History Is… Tours tell us that while world changes, people really don’t

Published 12:00 am Saturday, April 9, 2005

By Bev Jackson, Historical Society executive director

The sun is shining, the snow has melted, the mallards are searching for nests in unusual places, and the museum staff is preparing for the spring school tours. A significant part of that preparation is the request for tour guides.

Each year almost 1,000 children visit the museum and historical village in May. For many of them it is the first time they have had the opportunity to see a country school house, or a log cabin, or a piece of horse drawn farm equipment. The village is a whole new world, ahnost like visiting another planet. When we describe the general store as an old-fashioned Wal-mart, they begin to understand that while our world changes, people really don’t change all that much.

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Letters that we receive following the tours are often a real eye-opener to the guides, and we smile at the impressions the children take away from their tours. The following notes will give you a little idea of what happens.

“Thank you so much for letting us come to the museum. It was very interesting. I didn’t know that you could not be married or have children if you were a school teacher. I didn’t know how to tell that the church was Norwegien either. I think the upside down boat design is very cool. I liked the church. My favorite place was outside the buflding where Marion Ross has her handprints. It was also fun learning about Eddie Cochran. I thought everyone did an awesome job teaching all of us. I had a lot of fun. Sincerely, Samantha”

“My favorite thing that we saw was the pony. I learned that you have to go out to get water. Mackenzie”

“The coolest thing there was the school. Its werid how they all went to school at the same time but different grades. Sincerly, Ty”

“I would like to Thank You for all the things you taught us. The most intesting was the kitchen room. The thing prable made it better was that I have most of the things he talked about. My teacher Mr. Larson say, ‘That he always learns something new there. I hope you teach more people. Thank You. Sincerely, Josselyn”

“I was in the group with the jean jacket. And the person who kept asking questions and talking. Courtney”

“Dear Blacksmith guy, You tought our class a lot about working with metal. I liked it when you put the hot metal in the water when it went ssssss. Sincerely, Jordon&uot;

“…the School has to many rules, like no talking. Sincerely, Samantha&uot;

“Dave Frame didn’t just tell us the names of things in the kitchen, we had to figure it out before he explained it. He did well in knowing information. Sincerely, Jill”

“If I could have I would’ve stayed longer and learned more, but unfortunately we couldn’t. I think you guys couldn’t have done better and guys keep the place nice and neat. I hope I get to come again. Thank you. Sincerely, Taylor”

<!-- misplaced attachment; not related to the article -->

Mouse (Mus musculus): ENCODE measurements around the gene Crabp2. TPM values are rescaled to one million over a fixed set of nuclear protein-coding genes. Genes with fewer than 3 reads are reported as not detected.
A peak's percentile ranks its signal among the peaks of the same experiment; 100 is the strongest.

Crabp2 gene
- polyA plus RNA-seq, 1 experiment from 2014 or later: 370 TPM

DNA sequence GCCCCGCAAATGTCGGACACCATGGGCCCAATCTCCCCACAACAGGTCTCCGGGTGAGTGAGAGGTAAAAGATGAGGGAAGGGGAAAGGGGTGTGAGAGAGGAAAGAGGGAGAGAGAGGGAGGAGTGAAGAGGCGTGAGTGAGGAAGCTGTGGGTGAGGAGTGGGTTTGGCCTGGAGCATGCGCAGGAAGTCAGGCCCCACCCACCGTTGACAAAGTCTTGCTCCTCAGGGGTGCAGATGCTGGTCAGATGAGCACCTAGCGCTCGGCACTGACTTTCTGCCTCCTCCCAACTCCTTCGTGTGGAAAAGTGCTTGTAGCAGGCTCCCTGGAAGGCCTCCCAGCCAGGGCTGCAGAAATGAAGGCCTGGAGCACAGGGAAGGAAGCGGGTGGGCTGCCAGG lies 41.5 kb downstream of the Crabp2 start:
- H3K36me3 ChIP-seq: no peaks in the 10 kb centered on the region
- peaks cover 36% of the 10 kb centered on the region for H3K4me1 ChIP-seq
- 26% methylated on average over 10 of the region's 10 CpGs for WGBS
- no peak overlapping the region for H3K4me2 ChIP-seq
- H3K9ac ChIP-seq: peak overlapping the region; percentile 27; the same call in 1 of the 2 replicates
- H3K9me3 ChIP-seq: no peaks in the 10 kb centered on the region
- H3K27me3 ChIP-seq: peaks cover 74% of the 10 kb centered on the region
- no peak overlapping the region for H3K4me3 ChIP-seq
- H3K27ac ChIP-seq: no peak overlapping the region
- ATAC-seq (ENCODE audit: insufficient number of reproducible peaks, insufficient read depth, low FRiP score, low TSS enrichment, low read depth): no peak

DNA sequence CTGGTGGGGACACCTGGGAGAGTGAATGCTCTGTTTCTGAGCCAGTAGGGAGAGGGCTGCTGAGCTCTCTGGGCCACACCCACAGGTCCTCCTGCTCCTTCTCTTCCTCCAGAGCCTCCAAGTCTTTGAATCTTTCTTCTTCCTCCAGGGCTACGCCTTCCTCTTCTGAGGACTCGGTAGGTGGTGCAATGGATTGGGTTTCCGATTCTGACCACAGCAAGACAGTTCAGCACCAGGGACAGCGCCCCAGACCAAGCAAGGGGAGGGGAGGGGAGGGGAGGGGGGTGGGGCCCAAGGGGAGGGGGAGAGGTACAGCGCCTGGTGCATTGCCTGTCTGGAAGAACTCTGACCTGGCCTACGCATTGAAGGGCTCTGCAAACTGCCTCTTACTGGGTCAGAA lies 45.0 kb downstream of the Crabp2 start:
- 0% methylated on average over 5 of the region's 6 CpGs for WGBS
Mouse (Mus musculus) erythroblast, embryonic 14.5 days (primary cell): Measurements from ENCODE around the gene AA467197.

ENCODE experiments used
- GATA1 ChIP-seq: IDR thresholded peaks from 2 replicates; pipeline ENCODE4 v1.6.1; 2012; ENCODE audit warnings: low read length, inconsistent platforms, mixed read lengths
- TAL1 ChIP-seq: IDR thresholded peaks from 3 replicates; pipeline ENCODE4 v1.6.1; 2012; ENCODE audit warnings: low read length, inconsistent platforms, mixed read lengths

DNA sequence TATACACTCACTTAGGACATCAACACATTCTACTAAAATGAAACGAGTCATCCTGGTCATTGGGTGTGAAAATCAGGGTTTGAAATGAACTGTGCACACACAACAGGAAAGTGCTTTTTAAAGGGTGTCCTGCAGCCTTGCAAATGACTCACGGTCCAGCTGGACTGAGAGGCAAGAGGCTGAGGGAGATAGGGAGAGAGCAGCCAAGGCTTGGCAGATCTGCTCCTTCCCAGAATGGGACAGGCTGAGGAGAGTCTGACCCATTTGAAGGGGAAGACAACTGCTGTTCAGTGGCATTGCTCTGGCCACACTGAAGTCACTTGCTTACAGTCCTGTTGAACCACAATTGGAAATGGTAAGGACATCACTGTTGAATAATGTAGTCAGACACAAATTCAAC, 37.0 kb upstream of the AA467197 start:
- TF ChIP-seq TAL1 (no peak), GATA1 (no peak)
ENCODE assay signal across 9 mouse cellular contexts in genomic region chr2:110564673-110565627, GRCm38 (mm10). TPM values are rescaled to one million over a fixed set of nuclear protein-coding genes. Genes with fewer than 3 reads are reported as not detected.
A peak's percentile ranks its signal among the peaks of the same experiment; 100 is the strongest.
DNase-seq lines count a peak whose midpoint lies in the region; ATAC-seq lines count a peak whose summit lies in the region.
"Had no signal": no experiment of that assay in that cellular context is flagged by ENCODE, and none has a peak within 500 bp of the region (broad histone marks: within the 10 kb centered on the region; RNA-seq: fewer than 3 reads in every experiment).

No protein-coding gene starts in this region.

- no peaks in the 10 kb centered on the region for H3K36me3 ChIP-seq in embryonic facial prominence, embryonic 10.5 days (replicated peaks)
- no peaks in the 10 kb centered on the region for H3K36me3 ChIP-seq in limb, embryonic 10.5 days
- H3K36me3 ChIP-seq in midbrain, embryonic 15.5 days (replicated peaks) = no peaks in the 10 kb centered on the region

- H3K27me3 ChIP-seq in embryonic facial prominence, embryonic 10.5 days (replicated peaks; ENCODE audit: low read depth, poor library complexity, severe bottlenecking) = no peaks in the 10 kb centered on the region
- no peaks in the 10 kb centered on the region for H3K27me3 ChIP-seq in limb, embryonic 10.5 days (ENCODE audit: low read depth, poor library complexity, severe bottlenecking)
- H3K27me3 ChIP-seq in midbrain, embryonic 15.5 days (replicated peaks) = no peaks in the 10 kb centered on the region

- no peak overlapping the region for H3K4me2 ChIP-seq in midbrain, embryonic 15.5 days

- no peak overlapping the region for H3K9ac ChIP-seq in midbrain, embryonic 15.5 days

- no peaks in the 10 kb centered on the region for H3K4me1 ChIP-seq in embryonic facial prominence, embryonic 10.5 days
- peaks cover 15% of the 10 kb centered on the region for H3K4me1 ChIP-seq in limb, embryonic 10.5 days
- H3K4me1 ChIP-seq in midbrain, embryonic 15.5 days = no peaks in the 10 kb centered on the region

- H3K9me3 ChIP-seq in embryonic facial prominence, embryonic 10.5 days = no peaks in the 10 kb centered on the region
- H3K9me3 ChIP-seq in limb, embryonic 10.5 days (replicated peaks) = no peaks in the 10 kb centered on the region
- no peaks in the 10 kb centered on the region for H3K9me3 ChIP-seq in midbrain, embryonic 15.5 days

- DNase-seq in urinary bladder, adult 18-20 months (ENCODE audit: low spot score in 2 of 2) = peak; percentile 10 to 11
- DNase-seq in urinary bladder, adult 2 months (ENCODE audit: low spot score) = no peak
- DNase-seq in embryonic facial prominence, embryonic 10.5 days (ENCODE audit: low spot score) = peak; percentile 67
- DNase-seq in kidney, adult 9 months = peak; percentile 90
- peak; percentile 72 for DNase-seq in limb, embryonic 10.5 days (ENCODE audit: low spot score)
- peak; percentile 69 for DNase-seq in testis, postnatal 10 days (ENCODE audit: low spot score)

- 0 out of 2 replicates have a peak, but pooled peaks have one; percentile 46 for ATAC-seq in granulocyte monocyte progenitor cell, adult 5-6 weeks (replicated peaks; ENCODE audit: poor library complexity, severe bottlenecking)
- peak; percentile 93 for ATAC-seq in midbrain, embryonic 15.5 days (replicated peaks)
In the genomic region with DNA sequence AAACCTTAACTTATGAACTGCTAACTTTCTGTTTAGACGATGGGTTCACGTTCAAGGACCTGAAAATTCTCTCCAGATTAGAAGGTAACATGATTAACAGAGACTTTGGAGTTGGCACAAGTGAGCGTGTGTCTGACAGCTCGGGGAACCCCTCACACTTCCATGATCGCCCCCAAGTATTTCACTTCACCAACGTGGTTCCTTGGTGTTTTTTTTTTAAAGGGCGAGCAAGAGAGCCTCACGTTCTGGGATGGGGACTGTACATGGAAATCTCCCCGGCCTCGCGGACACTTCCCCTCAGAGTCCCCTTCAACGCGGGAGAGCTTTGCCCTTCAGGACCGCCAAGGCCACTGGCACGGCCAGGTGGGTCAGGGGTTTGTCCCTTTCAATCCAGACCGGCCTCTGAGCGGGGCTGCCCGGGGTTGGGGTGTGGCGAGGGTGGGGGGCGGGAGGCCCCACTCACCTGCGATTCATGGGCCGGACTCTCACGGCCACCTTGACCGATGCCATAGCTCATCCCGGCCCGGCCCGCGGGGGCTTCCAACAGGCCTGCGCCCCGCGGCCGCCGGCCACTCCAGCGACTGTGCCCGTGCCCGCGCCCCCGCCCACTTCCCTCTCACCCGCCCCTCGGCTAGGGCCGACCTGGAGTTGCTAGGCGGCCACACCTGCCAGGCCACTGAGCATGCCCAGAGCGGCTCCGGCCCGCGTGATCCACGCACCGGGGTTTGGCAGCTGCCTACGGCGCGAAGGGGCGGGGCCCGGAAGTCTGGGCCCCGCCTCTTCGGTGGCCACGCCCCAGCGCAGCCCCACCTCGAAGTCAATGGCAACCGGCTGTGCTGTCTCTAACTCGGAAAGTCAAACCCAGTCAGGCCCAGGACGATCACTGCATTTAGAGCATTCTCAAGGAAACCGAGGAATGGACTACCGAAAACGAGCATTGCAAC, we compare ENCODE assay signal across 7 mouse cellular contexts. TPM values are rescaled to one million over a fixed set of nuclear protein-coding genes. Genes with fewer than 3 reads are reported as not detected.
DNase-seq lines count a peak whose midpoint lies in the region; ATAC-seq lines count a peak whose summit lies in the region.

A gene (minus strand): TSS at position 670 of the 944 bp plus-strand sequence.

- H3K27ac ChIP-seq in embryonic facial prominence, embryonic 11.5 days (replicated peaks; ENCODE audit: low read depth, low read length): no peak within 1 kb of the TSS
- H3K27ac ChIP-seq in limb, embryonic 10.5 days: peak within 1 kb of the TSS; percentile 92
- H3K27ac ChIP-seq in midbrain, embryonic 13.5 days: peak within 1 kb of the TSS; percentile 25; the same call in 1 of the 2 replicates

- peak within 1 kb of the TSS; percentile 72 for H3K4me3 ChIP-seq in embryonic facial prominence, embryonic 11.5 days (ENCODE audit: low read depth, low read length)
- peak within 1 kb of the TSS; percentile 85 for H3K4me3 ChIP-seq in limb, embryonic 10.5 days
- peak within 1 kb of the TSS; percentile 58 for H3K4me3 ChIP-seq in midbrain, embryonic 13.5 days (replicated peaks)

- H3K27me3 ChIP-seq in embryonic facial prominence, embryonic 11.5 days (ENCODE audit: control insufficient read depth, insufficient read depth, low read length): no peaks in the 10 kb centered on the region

“What was interesting was when I got to learn when kids were bad they got a hit on the hands with a ruler and got a stitching from their dad. Sincerely, Tyler”

“I think that for next year you should have chairs at every staytion and more time. In the school we should do some work. Sencily, Kyle”

“If it was my opinion I would have the historical museum open every singal day for the rest of my life. Thank you for letting us come. Sincerely, Nicole”

“Thank you so much for taking time out of your day to let my school come to the museum. I know you must be very busy, and we all are very grateful that you helped us learn more about Freeborn County. Would you also say ‘thanks’ to all of the other volunteers that taught us about the past? Without all of you, the museum wouldn’t be here and all of us kids would be clueless on our county’s history. Thanks for an of the time that you spent on us!! Sincerely, Kacy”

When prospective guides call the museum inquiring about doing tours, they often say, “But I really don’t know a lot about Freeborn County history.” Our response is, “If you are more than 10 years old, you know a lot more about history than the students who visit us in the spring. If you have an interest in children and enjoy helping them learn, you will be an excellent guide.”

We have a tour guide training session planned for Wednesday, April 20, at 9 a.m. You will have the opportunity to watch a tour guide suggestion video from the Smithsonian Institute, to find out the basic process for elementary tours of the historical village, to visit with museum guides, and to learn from their experiences. We have prepared a handbook of information on the various buildings in the historical village, and we also suggest that you follow two guides before you begin doing tours on your own.

Attending this session is not a commitment. It is the opportunity for you to find out if this is something that you might like to try, and to meet others who enjoy working with children and sharing their own personal history.

If you are interested, please call the museum at 373-8003, then plan to share the morning of April 20 with us. The coffee and doughnuts will be waiting.

(Bev Jackson is the executive director of the Freeborn County Historical Museum.)